reportedly was given to this individual's father by someone aeons ago.
I want to say something here with utmost and all due respect. No offense meant to anyone.
Watches in 1965 were watches. It was worth $50.00 maybe.
Dials were refinished if they looked bad. Radium dials OFTEN looked bad for reasons we all are aware of.
Whilst I realize everyone's quest for the perfect museum barn find, you simply have to be a little realistic maybe Phillip.
In 1958 these weren't issued as limited edition collector's pieces in special boxes with a host of accoutrements and kept in safes as such. Collector's items didn't exist in 1958. It was just a watch, and it was treated like any other watch by
independent watch repairers and decades of tradition and that was not and is not a criminal offense.
This man had NO idea what he had. He was almost literally without words when I told him the honest possible value of this watch and I couldn't even bring myself to mention in exact dollars what a perfect example with original dial and hands might bring. It was like a scene from Antiques Roadshow. The man is in his 70's likely.
He plans to leave the watch to his son.
I am only here to try and bring it to the best possible working order and sympathetic refurbishment as he does wear it every day and it stopped running properly.
The insert was glued in by the last person to work on it so it would not be lost. I probably will have to do that as well but I will try and do a better job. The bezel was frozen to the case. It turns now.
I am recommending strongly that he let me obtain an aftermarket bezel and insert for his daily wear and that we put this one away for safekeeping due to it's extreme value and risk of possible loss due to lack of proper adherence of the insert to the bezel ring. The insert alone is worth more than the entire watch was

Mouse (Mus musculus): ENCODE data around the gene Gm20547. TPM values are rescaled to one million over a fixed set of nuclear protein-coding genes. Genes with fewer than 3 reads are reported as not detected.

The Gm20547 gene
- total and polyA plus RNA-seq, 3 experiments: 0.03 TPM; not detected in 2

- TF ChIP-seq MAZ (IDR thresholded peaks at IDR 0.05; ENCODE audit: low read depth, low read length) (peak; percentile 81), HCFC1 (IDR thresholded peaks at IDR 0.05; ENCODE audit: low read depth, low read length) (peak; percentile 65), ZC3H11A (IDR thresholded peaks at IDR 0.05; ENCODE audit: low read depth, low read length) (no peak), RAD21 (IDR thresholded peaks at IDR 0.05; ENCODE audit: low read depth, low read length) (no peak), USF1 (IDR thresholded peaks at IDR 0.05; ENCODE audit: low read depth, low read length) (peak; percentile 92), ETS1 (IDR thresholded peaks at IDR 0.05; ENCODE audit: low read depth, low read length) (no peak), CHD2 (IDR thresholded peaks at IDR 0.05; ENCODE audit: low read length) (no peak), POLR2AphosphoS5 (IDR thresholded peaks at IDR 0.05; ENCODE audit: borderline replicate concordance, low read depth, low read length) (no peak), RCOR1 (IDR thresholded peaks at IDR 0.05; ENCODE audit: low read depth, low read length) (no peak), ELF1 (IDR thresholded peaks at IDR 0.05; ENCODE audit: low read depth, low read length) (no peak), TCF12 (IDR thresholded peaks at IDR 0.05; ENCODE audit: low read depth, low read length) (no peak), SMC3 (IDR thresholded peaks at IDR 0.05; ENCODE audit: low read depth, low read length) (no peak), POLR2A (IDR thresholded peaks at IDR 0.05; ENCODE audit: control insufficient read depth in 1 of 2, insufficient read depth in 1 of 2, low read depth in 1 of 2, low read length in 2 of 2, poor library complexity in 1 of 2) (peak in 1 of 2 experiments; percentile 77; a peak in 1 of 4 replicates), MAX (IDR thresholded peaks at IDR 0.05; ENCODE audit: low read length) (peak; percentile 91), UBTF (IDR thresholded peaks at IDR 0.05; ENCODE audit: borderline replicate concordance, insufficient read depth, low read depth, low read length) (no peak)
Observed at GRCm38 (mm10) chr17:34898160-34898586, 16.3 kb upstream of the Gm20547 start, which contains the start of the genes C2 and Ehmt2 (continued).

in 2000. If I can convince him to do that I will lightly super glue the insert as that is easily removed and perhaps someone with a stronger desire later can source a nice original bezel that will sufficiently hold the insert.
I was very surprised to see a gilt refinished dial. Mostly they are "printed". this one is NOT printed.
It often pains me greatly of late, to see the condescension and disdain constantly coming for watches that have been otherwise treated normally in the field for 60 + years,and being portrayed as road fill compared to the holy grail pieces that the elite wealthy crowd promote, proliferate and speculate on.
Furthermore imho an effort to find original parts where they have been changed and put them back into a watch that will most benefit from the restoration is also not a criminal offense.
If you have an otherwise extremely nice rare automobile, save for an unsalvageable quarter panel...does it not behoove one to find a proper vintage and condition panel from an otherwise useless car that is damaged beyond repair or an NOS panel and install it rendering the auto whole again?
I think while the quest for original pieces has definite validity, the over emphasis on this and the ski slope nose effect on pieces that have not had the perfect life is undermining the enjoyment for many. Is the quest for and disappointment in the lack of "holy grail" ruining the fraternity and otherwise pleasantry of mutual enthusiasm for Rolex watches? Something to think about. Just my humble opinion. To each his own.
This watch is just this man's watch. He doesn't care if a collector likes it or not.
Here are some further photos of the watch. Please don't use these without express permission. It is not my watch and the images of it are really not for further use with respect to the owner.
It is very hard to capture the SWISS at 6:00 but it is definitely there and S W I S S with a loupe.